Wednesday’s Art Notes
Artist Jivya Soma Mashe makes a painting at the Quai Branly museum in Paris, as part of the exhibition ‘Others Masters Of India,’ devoted to Indian indigenous populations and folk communities, known as Adivasis. The show will run through July 18, 2010. Photo by Bertrand Langlois/ AFP/ Getty Images
Part of the ceiling at the ancient Roman Emperor Nero’s Golden Palace collapsed due to heavy rain, with more collapses possible in the near future. The famously decadent Nero had his lakeside palace decorated with gold, pearls and ivory, but within 10 years of his death, the place had been stripped, built over, and soon, forgotten. It was rediscovered in the 15th century when someone fell into a hole leading to the palace.
France’s First Lady, former model and musician Carla Bruni-Sarkozy, visited NYU this week to work on a deal between New York’s art schools and institutions in France, in order to strengthen cultural exchange between the two countries. After giving a presentation, Bruni-Sarkozy participated in a student performance art piece.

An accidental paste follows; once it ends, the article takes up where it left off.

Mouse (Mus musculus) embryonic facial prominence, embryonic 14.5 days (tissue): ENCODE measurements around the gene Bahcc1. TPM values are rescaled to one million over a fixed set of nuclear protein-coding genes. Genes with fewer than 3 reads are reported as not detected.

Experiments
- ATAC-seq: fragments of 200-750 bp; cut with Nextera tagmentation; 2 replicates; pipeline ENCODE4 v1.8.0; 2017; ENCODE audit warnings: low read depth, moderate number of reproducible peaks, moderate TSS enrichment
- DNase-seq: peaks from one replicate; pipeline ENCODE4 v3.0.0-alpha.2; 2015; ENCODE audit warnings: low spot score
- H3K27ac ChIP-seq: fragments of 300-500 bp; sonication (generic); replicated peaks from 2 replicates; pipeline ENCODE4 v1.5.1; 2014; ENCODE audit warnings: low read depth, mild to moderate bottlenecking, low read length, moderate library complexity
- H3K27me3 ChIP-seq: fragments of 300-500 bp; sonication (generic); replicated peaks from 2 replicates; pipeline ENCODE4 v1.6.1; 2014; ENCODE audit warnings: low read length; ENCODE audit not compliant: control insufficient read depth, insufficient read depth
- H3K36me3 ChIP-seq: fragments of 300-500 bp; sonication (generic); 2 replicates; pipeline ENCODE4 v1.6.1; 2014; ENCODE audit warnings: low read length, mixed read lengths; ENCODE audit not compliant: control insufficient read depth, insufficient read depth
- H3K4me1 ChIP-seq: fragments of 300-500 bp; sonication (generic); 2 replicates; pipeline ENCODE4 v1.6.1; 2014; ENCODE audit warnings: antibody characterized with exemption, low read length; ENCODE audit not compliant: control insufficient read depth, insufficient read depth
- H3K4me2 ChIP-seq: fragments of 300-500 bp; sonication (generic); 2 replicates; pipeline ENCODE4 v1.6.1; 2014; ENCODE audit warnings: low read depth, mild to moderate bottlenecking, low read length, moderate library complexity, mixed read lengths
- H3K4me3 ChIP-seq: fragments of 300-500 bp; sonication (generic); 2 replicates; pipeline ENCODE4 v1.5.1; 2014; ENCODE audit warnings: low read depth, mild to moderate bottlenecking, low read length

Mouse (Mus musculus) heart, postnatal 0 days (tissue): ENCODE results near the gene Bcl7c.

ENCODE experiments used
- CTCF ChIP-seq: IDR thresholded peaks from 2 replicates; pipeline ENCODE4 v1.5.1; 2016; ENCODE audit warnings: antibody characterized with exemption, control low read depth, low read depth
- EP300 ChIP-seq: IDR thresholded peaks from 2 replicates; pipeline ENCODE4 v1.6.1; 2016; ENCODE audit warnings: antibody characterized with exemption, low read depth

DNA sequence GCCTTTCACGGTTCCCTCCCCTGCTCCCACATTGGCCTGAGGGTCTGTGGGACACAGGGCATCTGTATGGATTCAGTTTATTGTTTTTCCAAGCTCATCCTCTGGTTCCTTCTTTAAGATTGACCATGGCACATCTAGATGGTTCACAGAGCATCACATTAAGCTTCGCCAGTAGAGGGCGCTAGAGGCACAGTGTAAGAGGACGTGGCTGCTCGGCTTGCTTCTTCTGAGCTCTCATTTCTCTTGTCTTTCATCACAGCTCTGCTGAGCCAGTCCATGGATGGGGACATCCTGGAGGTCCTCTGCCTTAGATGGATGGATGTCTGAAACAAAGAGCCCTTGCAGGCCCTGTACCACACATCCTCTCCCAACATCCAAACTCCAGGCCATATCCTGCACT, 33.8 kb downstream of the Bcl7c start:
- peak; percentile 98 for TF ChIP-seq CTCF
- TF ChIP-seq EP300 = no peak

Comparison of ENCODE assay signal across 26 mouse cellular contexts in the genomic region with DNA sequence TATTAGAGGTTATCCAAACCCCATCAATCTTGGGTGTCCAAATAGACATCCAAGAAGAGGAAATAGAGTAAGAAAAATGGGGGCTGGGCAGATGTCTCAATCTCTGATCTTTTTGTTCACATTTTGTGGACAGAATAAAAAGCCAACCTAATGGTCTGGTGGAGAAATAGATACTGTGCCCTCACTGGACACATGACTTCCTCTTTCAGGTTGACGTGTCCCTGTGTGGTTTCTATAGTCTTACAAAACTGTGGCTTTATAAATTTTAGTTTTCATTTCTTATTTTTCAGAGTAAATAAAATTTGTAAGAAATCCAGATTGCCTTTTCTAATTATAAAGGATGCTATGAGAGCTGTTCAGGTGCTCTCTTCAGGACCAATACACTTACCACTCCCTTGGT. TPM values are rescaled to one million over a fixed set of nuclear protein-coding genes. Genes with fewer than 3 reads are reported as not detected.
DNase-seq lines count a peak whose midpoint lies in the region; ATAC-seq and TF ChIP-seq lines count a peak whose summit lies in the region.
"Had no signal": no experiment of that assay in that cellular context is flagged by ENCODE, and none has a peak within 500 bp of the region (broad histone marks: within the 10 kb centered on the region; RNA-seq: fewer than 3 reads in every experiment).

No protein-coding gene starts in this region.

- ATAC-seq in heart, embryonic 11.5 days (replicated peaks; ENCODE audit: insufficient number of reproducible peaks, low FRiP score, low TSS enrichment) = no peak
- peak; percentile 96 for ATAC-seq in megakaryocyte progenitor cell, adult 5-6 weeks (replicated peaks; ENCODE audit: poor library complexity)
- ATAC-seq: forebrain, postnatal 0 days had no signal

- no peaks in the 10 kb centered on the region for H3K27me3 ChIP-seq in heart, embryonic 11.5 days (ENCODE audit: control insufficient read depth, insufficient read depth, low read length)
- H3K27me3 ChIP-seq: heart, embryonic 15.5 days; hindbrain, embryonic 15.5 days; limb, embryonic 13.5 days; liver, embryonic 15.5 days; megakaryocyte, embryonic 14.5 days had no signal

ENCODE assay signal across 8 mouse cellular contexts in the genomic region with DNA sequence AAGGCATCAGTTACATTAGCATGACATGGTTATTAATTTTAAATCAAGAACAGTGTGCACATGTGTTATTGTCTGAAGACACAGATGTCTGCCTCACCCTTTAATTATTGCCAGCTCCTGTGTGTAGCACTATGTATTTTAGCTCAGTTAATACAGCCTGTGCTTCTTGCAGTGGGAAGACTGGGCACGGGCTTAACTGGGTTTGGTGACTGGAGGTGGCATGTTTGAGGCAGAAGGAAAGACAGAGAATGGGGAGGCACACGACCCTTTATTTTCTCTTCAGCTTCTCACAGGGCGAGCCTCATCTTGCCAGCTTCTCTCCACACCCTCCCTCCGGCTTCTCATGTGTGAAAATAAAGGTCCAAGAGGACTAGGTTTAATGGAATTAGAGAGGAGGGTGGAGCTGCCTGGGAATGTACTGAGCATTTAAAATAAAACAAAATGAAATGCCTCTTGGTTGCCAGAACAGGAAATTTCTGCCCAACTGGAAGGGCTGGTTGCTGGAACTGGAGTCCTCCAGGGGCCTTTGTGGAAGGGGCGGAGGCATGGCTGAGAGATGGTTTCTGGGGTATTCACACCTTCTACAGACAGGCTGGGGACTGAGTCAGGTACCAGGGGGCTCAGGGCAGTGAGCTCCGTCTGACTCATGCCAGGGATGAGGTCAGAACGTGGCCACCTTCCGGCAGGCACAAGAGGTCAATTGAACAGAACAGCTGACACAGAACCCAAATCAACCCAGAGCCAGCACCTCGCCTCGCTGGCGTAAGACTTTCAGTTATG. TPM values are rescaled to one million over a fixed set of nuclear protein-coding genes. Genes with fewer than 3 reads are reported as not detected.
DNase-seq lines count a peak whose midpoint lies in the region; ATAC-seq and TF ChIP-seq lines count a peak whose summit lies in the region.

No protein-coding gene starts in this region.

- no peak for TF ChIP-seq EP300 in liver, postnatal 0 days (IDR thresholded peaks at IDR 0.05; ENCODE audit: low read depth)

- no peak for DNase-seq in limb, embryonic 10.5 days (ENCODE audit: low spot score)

If one of the main ways we decide whether we want to read a book is by judging it by its cover, are we losing a critical form of cultural transmission by moving to digital copies? An article in the New York Times laments the waning conspicuous consumption of paper books in public, following the rise of the more discreet e-book.
On Tuesday, the NewsHour ran a look at how visual art has a direct effect on commerce in the streets of Haiti. In an on-going collaboration between Frontline and NPR’s Planet Money, Adam Davidson talked to the entrepreneurs who own and operate the private buses that ferry people around for a price. The most financially successful operations all share a common trait: colorful, beautifully painted exteriors.
Watch the segment: